Regulatory environment
Within an OTC marketplace it is vital to provide formal supervision.
This is necessary as a foundation to investor confidence and the basis
of liquidity. At the same time there must be a balance between any
undue taxation policies which will serve to dampen the investor base.
Get this delicate balance wrong and the business is forced elsewhere.
An example of this is the Eurodollar market which developed as a con-
sequence of tight capital controls within the US.
Types of bond
The main type of corporate bond is the so-called bullet structure which
comprises a fixed maturity date and coupon. The coupon is paid
regularly over the lifetime of the bond which is typically issued and
redeemed at ‘par’. This is a phrase used quite liberally by practitioners,
and it took me several years in the marketplace before somebody gave
me a definition other than ‘par is par’. It simply means the trading
value of the issue is the same as the notional value. So for example if
500 million notional was issued into the market and the value of the
issue was 500 million then the individual bond would be said to trade
at par. Even if the individual bonds were denominated in blocks of
10 000 they will still be quoted in terms of price relative to 100.
There are various gradations of corporate bond based on the order-
ing of the queue for creditors. These become important in the advent
of a company default or insolvency. These grades can be described as
senior, subordinated and junior. Obviously the senior debt has the
highest priority. They rank above any other party who is owed money
by the company including business creditors, but not the tax man!
Subordinated debt ranks behind both senior and secured and conse-
quently carries a higher-credit risk. In some cases the subordinated
bonds may rank after trade creditors. To compensate the bonds usually
trade at the highest yields within the secondary market. Subordinates
12 Credit risk: from transaction to portfolio management
Pensions
Insurance
Mutual funds
Retail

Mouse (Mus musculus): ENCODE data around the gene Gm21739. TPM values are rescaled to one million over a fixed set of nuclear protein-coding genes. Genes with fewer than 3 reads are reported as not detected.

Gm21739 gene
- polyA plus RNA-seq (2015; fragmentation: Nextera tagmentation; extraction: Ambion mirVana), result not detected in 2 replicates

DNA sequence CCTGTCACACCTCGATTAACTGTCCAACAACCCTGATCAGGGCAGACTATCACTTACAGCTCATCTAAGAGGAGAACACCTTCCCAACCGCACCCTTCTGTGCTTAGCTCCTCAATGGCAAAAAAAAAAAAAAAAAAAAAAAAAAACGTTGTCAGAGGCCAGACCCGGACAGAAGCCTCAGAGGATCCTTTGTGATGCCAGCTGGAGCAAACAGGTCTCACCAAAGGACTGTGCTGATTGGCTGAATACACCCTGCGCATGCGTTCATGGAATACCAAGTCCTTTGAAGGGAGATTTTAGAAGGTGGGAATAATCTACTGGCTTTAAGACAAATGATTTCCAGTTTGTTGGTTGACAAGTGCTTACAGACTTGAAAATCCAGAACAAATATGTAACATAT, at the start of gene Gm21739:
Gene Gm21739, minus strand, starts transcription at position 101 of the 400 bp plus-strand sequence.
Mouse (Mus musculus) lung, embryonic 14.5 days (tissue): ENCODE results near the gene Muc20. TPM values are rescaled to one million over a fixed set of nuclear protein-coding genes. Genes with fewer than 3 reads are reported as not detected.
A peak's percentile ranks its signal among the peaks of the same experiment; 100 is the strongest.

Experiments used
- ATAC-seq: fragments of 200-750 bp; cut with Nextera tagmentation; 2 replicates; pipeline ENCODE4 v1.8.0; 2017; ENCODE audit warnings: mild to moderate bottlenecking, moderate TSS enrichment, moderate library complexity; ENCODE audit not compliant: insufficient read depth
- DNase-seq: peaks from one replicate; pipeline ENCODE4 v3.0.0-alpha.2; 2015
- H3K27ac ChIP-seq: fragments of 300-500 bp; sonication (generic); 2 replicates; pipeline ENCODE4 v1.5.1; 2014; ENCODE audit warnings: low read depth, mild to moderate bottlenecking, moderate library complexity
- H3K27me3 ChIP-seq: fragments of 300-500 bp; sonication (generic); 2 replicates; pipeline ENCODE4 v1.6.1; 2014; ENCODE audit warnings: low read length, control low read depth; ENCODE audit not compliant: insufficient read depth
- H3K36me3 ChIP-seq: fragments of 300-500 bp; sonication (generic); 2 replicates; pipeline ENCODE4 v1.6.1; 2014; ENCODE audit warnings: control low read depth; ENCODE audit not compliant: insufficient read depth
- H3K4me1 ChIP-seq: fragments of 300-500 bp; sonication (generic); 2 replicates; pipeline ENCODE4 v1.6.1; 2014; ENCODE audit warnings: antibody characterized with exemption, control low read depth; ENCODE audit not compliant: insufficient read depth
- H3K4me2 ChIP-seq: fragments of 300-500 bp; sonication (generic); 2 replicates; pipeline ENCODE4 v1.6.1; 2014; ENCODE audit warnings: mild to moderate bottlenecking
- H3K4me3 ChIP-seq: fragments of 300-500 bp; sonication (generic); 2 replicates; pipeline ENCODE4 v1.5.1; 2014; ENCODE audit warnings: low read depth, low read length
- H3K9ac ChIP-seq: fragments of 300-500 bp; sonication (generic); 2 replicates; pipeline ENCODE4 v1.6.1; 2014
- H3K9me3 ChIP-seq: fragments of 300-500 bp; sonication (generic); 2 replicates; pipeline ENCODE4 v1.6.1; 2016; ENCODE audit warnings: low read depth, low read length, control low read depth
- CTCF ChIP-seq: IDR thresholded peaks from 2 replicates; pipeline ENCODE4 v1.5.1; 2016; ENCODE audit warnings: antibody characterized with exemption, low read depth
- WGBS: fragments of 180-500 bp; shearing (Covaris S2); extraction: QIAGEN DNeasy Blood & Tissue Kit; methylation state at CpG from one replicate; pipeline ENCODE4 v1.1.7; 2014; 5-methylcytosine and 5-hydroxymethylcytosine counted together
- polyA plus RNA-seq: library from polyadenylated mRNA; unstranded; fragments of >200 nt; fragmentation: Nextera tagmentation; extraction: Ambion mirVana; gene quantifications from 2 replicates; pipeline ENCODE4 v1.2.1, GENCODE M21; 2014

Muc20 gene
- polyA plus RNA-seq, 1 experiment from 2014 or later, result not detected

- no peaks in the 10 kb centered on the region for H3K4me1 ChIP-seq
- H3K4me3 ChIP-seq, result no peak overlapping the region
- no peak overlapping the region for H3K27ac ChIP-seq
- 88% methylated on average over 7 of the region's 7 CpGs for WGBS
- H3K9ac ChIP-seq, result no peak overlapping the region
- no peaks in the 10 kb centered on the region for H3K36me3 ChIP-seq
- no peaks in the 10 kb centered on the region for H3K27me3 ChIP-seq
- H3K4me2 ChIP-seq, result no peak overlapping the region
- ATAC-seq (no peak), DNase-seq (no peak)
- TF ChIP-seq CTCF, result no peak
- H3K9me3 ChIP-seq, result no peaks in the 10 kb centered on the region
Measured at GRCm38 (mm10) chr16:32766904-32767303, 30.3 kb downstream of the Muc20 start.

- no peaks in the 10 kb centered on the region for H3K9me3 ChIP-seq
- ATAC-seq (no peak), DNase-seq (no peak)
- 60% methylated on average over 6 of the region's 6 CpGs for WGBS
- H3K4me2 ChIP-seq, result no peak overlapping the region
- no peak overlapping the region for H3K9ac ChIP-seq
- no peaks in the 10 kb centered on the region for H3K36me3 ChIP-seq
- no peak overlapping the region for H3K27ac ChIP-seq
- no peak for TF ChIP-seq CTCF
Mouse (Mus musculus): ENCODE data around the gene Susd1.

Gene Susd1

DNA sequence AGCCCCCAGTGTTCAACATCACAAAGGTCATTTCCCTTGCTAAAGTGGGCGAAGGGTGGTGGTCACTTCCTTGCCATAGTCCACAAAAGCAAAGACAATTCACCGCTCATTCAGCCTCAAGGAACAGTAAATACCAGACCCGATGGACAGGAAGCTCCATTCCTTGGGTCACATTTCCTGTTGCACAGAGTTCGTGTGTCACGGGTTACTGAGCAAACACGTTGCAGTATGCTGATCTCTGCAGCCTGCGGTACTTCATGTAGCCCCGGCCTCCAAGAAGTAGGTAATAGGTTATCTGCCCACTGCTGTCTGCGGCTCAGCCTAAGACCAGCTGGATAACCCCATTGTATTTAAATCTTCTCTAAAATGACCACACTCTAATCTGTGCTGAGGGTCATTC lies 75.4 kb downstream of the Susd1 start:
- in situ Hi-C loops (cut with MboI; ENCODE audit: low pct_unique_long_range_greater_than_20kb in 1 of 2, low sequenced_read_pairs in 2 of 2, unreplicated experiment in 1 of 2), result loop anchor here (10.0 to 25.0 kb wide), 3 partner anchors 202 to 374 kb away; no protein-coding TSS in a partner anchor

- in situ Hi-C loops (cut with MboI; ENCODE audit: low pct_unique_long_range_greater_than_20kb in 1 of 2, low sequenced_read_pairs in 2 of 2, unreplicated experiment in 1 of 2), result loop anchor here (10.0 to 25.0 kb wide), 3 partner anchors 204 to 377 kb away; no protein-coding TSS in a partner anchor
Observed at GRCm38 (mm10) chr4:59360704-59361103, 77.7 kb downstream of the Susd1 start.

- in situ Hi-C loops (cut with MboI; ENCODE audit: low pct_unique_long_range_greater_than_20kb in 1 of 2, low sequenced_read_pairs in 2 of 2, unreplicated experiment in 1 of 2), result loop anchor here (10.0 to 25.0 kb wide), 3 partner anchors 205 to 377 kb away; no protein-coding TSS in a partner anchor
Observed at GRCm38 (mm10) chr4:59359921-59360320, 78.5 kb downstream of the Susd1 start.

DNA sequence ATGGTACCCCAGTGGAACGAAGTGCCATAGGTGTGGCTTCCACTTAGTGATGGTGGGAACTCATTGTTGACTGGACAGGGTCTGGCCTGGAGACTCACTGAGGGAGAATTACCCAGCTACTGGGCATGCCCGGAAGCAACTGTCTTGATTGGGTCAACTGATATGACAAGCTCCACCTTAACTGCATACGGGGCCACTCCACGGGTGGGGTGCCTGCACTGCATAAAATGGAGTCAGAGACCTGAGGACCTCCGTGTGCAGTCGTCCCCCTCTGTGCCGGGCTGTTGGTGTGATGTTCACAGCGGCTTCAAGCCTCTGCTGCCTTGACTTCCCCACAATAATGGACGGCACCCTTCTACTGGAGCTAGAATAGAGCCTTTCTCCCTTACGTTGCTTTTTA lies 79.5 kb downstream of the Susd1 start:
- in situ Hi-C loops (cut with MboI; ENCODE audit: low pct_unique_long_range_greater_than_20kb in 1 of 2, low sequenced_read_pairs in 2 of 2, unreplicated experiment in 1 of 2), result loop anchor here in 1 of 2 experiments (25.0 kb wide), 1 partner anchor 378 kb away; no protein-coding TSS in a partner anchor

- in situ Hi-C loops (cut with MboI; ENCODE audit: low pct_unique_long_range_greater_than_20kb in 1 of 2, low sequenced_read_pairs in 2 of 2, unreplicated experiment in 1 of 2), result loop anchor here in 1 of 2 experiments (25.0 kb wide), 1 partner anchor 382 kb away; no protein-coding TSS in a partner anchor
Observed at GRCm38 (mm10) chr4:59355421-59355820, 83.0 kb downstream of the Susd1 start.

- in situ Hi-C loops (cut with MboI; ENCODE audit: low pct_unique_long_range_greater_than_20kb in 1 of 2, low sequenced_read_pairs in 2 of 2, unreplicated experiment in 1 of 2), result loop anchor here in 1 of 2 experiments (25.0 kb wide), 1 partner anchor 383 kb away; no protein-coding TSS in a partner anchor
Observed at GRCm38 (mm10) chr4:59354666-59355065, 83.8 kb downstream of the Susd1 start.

Foreign
Other
Figure 1.9 Holders of US$ corporate debt (March 2003). Source: Fed. Reserve.
are usually issued by a company which is relatively new to the bond
market and further has less capital because of its youth. In order to
enhance the appeal of its debt it will often issue the bond with add-
itional features such as a step up coupon. Wherein the investor
receives a larger coupon for a period of time, if the issue is not
redeemed in the interim. Perhaps the most common subordinated
instrument is the convertible bond which we discuss on p. 23.
In Figure 1.10, we show the effect of the seniority on the price of the
bond.
Although it is ultimately the market that values the debt, Standard
and Poor have a methodology to determine the coverage assigned to a
bond in the event of default. This is known as the ‘debt cushion’ and it
represents the amount of debt on the balance sheet contractually infe-
rior to a given instrument. This is synonymous with the debt that will
absorb first losses. We depict how this varies with instrument type in
Figure 1.11.
Bonds can also be collateralized which adds an extra element of
security to the holder. This collateral can either be in the form of fixed
Fixed income credit 13
0
1
2
3
4
5
6
7
8
0 5 10 15 20
Yield (%)
Maturity (Years)
Subordinated
Senior
Figure 1.10 Ranking vs. yield (December 2002). Source: Bloomberg LP.
0
10
20
30
40
50
%
Bank debt Senior sec. Senior uns.
Seniority
Senior sub. Subordinated
bonds
Figure 1.11 Debt cushion by instrument. Source: Standard & Poors US Loss
Recovery Database.

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